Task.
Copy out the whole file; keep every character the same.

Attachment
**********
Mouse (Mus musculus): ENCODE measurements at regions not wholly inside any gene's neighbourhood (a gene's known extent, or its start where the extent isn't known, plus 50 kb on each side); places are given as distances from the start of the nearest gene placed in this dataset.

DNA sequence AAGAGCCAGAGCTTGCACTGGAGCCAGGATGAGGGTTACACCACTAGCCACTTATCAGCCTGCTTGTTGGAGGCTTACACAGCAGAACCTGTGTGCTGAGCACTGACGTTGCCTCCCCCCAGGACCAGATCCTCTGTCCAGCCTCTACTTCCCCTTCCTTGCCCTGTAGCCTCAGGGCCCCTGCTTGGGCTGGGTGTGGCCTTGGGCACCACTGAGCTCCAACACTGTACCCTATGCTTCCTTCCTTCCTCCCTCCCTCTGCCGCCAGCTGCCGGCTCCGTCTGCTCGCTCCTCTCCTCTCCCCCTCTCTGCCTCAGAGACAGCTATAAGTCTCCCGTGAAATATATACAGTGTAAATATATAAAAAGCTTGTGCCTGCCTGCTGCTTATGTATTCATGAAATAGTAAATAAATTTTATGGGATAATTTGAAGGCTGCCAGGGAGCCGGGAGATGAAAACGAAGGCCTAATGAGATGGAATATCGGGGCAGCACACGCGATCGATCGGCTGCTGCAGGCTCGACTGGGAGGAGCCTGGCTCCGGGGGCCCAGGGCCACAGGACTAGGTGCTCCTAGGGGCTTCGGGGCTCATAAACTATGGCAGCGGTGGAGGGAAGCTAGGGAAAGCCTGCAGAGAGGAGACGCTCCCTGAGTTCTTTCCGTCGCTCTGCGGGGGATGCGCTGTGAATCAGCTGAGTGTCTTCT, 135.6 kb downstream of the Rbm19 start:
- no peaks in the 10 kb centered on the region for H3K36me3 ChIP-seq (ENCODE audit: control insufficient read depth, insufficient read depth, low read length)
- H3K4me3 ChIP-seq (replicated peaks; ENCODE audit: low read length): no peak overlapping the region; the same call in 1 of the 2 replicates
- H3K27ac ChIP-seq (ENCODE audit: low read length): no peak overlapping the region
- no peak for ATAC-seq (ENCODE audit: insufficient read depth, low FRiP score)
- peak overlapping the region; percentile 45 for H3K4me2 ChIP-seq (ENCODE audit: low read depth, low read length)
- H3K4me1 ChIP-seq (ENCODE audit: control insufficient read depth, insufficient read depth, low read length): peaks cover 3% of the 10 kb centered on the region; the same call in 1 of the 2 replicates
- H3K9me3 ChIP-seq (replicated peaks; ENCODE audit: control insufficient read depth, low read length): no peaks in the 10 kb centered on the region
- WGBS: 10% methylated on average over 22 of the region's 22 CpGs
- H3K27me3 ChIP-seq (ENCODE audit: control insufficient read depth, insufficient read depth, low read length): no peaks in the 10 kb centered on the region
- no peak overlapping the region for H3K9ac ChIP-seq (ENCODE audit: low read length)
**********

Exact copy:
Mouse (Mus musculus): ENCODE measurements at regions not wholly inside any gene's neighbourhood (a gene's known extent, or its start where the extent isn't known, plus 50 kb on each side); places are given as distances from the start of the nearest gene placed in this dataset.

DNA sequence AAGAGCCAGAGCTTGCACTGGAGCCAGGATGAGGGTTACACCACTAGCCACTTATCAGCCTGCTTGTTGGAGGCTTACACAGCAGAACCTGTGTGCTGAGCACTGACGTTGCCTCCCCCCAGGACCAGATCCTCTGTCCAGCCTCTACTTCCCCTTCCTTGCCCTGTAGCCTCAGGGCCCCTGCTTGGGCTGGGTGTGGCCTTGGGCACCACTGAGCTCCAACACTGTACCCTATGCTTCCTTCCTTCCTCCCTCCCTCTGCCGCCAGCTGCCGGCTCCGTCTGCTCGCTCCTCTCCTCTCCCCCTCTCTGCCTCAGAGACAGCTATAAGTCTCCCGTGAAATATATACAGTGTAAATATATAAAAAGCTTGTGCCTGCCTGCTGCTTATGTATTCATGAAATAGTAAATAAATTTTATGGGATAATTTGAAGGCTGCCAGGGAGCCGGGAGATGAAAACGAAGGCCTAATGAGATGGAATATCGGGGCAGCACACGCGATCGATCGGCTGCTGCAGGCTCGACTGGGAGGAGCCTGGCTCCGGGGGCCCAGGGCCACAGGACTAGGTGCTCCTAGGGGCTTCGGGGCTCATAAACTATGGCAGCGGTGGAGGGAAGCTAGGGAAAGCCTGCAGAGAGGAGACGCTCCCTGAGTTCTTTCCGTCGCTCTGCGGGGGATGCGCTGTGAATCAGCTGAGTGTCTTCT, 135.6 kb downstream of the Rbm19 start:
- no peaks in the 10 kb centered on the region for H3K36me3 ChIP-seq (ENCODE audit: control insufficient read depth, insufficient read depth, low read length)
- H3K4me3 ChIP-seq (replicated peaks; ENCODE audit: low read length): no peak overlapping the region; the same call in 1 of the 2 replicates
- H3K27ac ChIP-seq (ENCODE audit: low read length): no peak overlapping the region
- no peak for ATAC-seq (ENCODE audit: insufficient read depth, low FRiP score)
- peak overlapping the region; percentile 45 for H3K4me2 ChIP-seq (ENCODE audit: low read depth, low read length)
- H3K4me1 ChIP-seq (ENCODE audit: control insufficient read depth, insufficient read depth, low read length): peaks cover 3% of the 10 kb centered on the region; the same call in 1 of the 2 replicates
- H3K9me3 ChIP-seq (replicated peaks; ENCODE audit: control insufficient read depth, low read length): no peaks in the 10 kb centered on the region
- WGBS: 10% methylated on average over 22 of the region's 22 CpGs
- H3K27me3 ChIP-seq (ENCODE audit: control insufficient read depth, insufficient read depth, low read length): no peaks in the 10 kb centered on the region
- no peak overlapping the region for H3K9ac ChIP-seq (ENCODE audit: low read length)